Photographer's Note

Regnéville-sur-Mer is a French commune in the department of Manche and the region of Lower Normandy. With a population of 830 (2009), it is located 10 kilometres south-west of the town Coutances, beside the Sienne river, opposite the point of Agon. The municipality is composed of three villages: Regnéville-sur-Mer, Grimouville and Urville-sur-Mer. At its peak in the late 19th century, the commune had a population in excess of 2000.

Once an important port for the trade of lime with England, Regnéville later became a fishing port handling fish caught off Newfoundland. Today, its harbour is threatened by silting and only pleasure boats remain.

The pictures in this series were all taken in the village Regnéville.

A picturesque village and favored by artists, Regnéville features a number of interesting buildings, including the remains of the old fortified château, the construction of which dates from the 11th century. It was the subject of fierce battles between the French and English during the Hundred Years War. In the seventeenth century, Richelieu decided on the destruction of the fortress. Filled with gunpowder, a massive explosion ensued, throwing debris for miles around.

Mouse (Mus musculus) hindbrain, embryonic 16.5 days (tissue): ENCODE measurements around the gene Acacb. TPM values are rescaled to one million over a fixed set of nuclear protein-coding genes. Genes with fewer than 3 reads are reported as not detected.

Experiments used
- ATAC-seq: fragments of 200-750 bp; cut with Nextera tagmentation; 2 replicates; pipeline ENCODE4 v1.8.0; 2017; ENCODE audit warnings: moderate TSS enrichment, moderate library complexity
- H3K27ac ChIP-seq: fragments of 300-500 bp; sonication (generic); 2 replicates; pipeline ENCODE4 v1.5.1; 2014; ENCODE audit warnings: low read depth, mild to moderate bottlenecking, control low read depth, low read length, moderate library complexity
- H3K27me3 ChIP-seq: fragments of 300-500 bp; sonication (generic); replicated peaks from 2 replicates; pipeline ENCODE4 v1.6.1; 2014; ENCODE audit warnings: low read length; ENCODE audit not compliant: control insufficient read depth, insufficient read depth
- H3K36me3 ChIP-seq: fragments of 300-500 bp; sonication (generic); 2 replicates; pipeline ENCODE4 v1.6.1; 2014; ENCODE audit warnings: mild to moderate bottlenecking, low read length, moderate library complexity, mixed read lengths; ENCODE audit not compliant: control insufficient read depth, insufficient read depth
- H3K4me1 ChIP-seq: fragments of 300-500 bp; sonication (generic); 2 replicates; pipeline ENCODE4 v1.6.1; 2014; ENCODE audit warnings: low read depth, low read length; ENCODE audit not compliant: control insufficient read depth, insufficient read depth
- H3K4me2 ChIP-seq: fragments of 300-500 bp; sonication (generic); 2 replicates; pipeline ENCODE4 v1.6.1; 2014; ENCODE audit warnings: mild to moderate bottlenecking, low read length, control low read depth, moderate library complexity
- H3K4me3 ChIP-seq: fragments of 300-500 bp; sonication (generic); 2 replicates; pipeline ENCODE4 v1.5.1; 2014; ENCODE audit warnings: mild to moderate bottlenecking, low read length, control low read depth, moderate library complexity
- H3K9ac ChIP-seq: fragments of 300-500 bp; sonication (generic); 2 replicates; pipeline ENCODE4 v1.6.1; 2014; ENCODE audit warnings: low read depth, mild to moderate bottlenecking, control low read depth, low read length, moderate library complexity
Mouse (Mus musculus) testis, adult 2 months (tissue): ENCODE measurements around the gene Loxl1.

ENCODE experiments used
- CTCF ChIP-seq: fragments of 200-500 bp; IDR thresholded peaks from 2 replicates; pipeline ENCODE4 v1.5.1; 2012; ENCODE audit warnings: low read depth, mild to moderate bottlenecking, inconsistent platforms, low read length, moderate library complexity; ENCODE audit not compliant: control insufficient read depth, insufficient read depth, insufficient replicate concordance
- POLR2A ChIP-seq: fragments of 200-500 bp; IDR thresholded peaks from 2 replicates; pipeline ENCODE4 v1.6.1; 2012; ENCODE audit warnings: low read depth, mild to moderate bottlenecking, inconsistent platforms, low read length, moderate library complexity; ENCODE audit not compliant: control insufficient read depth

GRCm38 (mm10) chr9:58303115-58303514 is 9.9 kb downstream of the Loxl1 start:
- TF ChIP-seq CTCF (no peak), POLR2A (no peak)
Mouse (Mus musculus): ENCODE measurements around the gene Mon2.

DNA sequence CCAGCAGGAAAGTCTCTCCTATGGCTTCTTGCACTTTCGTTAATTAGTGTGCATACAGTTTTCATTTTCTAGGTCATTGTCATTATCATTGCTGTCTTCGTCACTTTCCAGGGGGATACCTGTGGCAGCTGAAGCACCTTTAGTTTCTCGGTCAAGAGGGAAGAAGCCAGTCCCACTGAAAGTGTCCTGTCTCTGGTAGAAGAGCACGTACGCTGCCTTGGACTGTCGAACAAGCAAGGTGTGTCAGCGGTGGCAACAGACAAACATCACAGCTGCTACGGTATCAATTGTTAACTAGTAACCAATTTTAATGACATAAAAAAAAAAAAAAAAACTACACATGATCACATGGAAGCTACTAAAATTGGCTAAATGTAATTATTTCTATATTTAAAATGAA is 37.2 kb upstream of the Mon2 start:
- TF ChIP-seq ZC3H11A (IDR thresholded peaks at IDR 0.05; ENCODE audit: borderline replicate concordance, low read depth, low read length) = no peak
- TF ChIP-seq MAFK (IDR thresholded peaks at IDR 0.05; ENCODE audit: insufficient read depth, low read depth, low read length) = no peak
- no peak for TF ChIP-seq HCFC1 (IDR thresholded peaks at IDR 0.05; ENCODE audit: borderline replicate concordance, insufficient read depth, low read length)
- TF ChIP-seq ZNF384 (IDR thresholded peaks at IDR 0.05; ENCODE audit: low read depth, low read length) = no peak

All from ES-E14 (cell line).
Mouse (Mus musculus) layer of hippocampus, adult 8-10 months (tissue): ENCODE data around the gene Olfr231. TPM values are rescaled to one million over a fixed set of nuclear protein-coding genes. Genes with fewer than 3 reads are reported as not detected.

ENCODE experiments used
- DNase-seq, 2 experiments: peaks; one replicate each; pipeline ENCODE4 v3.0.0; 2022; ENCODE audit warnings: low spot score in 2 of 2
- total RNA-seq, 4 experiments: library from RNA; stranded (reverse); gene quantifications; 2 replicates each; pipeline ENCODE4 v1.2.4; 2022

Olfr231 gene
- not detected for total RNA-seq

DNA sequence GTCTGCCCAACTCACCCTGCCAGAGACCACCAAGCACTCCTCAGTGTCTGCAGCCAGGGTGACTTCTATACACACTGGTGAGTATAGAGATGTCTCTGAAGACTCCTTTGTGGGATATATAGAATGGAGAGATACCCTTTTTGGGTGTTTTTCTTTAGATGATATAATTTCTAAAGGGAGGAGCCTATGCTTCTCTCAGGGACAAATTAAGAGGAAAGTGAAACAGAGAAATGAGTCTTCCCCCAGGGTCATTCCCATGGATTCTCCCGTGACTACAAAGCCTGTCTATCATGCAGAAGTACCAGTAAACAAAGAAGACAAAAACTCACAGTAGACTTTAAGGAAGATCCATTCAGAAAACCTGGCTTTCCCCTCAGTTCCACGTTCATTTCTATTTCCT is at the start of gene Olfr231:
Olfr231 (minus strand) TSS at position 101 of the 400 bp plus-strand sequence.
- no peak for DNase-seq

The Church of Our Lady of Regnéville has a massive bell tower dated from the 12th century and has been classified as a historic monument since 1937. There are also the remains of four 19th century lime kilns, which now house a museum illustrating the village's industrial and maritime heritage.

The above was extracted and translated from an article on the French Wikipedea site.

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Additional Photos by Stephen Nunney (snunney) Gold Star Critiquer/Gold Star Workshop Editor/Gold Note Writer [C: 10627 W: 63 N: 29874] (130967)
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